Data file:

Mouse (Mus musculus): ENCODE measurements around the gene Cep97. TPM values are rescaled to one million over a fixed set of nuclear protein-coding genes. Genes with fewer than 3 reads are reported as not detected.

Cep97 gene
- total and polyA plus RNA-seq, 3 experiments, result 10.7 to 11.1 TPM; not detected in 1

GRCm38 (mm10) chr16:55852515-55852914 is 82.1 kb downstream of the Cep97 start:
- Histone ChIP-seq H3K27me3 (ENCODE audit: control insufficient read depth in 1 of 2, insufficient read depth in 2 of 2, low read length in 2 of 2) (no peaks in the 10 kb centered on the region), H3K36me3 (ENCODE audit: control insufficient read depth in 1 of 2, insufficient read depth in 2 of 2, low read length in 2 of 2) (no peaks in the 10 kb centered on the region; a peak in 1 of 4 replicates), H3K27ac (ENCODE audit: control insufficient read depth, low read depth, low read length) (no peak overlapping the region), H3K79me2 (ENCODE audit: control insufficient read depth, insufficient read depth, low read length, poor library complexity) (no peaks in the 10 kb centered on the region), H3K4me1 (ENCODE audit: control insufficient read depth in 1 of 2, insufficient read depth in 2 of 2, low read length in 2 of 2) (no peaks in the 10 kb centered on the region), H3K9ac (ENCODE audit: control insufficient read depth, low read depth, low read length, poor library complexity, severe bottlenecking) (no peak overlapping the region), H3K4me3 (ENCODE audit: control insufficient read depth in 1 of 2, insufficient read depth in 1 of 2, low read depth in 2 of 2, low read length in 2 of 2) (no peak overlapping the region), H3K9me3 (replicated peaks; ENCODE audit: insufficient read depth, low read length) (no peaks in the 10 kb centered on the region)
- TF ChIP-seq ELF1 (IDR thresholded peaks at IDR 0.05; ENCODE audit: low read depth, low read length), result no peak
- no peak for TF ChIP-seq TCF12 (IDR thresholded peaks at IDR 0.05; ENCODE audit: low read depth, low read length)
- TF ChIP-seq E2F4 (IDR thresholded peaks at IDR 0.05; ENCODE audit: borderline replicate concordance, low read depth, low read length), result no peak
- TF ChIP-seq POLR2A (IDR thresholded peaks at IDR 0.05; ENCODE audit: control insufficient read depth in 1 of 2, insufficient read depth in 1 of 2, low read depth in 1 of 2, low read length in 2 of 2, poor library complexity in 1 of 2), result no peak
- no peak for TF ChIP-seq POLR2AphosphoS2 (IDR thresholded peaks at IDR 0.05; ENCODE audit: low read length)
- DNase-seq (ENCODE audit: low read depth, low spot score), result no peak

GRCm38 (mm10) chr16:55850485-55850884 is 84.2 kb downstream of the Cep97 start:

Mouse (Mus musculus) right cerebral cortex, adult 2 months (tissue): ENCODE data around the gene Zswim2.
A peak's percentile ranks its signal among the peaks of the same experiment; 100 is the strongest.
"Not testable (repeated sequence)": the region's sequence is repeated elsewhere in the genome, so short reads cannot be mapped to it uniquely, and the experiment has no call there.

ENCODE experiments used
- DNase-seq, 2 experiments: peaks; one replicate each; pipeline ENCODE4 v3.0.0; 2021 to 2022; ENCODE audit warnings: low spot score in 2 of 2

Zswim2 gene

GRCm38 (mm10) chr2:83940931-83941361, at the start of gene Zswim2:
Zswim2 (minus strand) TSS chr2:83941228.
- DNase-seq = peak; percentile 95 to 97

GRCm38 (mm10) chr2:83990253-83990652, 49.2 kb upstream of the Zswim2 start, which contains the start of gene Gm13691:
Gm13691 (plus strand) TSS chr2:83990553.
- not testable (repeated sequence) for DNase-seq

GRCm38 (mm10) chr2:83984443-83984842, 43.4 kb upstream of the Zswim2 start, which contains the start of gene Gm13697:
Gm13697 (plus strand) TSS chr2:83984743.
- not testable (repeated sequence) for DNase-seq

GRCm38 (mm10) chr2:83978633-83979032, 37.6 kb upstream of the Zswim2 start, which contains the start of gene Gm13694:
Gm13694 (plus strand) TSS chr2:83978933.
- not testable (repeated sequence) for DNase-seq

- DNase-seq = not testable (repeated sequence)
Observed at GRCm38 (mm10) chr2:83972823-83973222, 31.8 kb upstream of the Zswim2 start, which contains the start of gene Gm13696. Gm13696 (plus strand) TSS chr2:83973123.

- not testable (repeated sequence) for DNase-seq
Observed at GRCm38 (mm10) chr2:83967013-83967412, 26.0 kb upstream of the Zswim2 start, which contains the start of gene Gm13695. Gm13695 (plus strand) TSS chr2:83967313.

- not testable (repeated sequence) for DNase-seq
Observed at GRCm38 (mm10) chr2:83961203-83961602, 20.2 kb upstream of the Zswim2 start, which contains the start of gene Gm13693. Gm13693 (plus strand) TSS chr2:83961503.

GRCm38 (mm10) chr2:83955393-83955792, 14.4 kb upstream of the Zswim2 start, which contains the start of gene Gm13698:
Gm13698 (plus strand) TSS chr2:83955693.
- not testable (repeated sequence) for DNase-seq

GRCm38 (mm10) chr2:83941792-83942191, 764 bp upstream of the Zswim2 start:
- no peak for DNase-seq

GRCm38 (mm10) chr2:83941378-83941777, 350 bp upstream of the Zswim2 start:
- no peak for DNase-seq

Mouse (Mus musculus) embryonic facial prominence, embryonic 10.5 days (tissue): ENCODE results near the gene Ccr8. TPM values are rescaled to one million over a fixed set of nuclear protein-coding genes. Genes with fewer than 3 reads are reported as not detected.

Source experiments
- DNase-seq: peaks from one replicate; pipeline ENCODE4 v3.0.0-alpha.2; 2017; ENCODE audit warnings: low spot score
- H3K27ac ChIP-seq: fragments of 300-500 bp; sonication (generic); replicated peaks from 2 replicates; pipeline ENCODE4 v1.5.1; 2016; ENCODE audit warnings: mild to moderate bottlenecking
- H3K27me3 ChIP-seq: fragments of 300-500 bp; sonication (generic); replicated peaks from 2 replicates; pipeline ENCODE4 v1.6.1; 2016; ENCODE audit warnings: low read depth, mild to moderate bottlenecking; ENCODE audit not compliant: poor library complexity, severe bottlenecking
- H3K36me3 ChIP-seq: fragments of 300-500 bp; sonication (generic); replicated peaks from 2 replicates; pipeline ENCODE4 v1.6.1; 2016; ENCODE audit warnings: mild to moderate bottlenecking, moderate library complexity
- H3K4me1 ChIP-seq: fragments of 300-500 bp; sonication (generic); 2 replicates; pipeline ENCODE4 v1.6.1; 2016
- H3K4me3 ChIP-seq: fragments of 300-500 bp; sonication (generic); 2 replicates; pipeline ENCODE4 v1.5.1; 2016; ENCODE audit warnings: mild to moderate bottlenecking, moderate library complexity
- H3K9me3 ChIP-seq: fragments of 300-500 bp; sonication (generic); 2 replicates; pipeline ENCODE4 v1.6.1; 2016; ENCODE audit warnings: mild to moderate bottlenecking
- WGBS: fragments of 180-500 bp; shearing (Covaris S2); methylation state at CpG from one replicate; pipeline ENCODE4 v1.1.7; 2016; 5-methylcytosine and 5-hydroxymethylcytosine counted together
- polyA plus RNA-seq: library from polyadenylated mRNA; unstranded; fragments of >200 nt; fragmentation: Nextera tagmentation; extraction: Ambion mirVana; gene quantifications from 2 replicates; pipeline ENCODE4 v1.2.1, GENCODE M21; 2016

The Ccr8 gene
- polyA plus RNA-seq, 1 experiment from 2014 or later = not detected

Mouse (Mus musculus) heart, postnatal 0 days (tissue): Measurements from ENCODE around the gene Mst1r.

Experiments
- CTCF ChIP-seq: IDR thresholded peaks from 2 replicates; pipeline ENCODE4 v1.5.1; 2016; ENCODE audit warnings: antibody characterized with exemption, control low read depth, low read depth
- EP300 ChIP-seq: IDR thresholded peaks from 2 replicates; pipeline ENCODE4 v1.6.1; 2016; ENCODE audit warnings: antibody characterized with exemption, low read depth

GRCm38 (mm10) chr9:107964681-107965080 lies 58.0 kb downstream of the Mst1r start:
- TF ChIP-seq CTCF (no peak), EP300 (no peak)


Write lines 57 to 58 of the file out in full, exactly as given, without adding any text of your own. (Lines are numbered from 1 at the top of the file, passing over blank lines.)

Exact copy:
Mouse (Mus musculus) heart, postnatal 0 days (tissue): Measurements from ENCODE around the gene Mst1r.

Experiments